CJ Robinson, Reporter
The Student Technology Assistance Team is available to help students who have basic technology questions.
STAT employees help students having trouble connecting to Wi-Fi, accessing Canvas or having minor technological problems with their personal devices. According to the Pierce College website, a STAT member is always present in the College Center in room 272. Additionally, STAT stations are set up in the cafeteria and library during the first three weeks of each quarter and midterm week.
“The STAT program is just like what we do in the computer lab, helping students with technology questions,” District Computer Labs Manager Kandee Nelson said. “The difference is we have expanded beyond the labs, at the point of need for students.”
Nelson came up with the idea when she saw rates declining in the use of computer labs and a large amount of students using personal devices on campus. In order to help these students, STAT stations are set up during peak times, such as the first three weeks of the quarter as many students need help with their first experience with Canvas or connecting to campus Wi-Fi. This gives technological help to students without them being required to go into labs. Two of these on the Puyallup campus are in the library and the dining commons.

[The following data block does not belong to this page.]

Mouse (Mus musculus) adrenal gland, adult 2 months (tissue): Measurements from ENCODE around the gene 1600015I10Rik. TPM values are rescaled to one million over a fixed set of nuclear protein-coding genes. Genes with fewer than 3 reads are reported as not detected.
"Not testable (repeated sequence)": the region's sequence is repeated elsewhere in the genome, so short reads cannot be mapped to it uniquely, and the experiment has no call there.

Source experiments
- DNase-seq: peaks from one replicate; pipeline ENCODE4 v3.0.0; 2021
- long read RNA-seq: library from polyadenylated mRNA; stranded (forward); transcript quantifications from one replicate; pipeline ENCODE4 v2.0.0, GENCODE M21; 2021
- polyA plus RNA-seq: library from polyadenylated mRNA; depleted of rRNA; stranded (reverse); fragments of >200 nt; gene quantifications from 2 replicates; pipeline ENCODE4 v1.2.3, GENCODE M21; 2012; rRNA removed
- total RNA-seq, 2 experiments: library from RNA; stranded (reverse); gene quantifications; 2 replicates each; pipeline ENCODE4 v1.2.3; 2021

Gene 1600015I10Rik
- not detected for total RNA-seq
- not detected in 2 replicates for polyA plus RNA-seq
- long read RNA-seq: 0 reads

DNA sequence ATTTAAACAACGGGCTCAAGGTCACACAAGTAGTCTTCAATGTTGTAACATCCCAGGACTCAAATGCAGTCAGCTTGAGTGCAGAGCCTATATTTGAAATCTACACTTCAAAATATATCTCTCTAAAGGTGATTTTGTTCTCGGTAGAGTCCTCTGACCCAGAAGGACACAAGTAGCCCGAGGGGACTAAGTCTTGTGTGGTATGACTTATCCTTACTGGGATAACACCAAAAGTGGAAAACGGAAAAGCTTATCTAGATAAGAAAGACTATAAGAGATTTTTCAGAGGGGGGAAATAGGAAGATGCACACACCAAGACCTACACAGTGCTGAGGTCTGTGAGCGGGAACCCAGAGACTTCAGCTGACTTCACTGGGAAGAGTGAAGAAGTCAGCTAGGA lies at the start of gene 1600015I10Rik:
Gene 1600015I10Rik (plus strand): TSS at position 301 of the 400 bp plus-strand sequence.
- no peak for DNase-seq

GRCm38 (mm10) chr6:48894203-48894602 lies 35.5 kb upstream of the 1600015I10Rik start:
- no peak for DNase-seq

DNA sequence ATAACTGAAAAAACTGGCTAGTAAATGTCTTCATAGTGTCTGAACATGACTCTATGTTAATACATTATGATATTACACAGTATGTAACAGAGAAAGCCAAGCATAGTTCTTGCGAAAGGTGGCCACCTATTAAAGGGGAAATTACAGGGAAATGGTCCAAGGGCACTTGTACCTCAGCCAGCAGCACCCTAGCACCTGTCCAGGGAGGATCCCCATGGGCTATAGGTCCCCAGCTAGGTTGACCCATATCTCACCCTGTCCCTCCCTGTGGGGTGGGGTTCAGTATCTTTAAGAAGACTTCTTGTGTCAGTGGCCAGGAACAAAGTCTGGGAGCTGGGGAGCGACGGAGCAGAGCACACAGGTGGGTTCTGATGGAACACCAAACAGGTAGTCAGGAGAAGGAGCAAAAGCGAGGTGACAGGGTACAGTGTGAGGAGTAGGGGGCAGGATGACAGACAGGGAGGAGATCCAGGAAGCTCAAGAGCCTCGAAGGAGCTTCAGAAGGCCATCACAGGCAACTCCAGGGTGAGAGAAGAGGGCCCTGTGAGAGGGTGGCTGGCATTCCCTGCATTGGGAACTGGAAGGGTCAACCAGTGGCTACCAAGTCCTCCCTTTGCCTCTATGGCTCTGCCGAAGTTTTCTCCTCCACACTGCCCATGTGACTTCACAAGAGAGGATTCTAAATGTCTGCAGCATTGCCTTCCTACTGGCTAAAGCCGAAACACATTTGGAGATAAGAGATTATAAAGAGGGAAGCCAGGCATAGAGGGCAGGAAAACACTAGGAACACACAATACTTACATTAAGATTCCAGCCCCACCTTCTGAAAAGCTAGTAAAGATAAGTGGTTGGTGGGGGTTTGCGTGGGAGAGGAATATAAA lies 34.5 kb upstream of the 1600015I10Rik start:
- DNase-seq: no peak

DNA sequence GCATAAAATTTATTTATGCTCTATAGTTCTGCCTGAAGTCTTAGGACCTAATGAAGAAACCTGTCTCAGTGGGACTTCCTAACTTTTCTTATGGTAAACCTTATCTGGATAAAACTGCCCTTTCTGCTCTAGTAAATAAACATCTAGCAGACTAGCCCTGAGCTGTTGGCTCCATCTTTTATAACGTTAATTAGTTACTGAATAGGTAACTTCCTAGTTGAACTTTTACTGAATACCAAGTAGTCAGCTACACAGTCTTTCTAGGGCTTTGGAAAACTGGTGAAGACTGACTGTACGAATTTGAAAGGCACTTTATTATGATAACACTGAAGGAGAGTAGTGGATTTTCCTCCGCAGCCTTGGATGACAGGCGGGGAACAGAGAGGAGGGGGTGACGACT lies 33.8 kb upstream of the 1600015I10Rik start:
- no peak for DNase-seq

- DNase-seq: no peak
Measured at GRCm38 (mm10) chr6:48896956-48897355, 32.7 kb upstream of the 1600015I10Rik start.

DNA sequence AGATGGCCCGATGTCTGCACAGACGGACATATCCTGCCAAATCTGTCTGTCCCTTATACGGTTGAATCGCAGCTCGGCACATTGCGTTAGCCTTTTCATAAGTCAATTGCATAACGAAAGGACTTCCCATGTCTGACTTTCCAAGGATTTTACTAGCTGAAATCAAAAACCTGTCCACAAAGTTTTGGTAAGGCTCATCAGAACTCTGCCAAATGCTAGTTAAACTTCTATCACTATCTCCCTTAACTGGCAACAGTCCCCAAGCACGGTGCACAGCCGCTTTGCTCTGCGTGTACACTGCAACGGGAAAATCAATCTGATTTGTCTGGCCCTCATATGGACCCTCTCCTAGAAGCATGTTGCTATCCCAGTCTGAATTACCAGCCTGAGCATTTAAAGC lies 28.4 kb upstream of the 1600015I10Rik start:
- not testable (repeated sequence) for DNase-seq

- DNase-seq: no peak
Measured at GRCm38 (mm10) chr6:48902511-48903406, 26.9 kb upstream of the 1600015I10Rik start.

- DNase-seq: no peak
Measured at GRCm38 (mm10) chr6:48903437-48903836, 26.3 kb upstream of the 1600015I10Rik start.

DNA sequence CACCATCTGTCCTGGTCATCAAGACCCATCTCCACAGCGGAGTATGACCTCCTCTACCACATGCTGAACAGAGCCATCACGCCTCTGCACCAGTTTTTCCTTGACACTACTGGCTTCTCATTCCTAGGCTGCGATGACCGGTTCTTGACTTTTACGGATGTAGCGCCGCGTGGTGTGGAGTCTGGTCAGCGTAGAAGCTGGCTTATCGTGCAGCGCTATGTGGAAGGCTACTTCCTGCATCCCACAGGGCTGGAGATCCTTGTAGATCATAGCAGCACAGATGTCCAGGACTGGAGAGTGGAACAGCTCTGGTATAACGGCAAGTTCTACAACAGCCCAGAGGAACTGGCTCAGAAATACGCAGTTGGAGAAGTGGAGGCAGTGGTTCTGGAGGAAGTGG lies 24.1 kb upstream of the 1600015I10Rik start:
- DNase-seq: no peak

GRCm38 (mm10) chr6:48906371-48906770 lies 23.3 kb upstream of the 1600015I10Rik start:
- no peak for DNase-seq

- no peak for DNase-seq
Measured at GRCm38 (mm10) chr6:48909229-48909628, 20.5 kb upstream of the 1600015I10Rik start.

This program also provides a buffer between the IT department and students.
“They welcome STAT,” Nelson said. “If we weren’t here they (students) would be knocking down IT’s door the first three weeks of the quarter asking those simple questions.”
Joseph Sanchez, a STAT employee, said that the stations aren’t always used to their full potential.
“I’m supposed to help, but when 5 or even 6 (p.m.) hits, no one is there,” Sanchez said. “You’re sitting there doing nothing.”
A survey in fall 2015 showed that 92 percent of students approved of a service that supports mobile devices at Pierce and 40 percent knew that one existed on campus.
During that same time period, a total of 46 students at the Puyallup campus were helped during the five weeks it was offered and 44 were solved by STAT directly. Nelson said this year was a “pilot year” for the program and that these statistics come from little advertising and minimal funding.
Funding for the program comes from the technology fee included with students’ tuition. Because the program is an expansion of existing resources for students, Nelson said she requested more funding this year, but was denied. She hopes to gain more in 2016-17 to augment the program.
In order to advertise, the team now have vests with a logo created by Marketing and Communications, tablecloths for the STAT stations and are planning to create a vertical banner. At Fort Steilacoom, the student government funded 400 touch-sensitive gloves to help spread awareness about the program, but funding was denied at the Puyallup campus.
Nelson said she hopes to one day be able to have roaming STAT members who can help students in even more locations.
Students with questions can visit a STAT station during the first three weeks of the quarter and midterm week or the computer lab in the CTR room 272.
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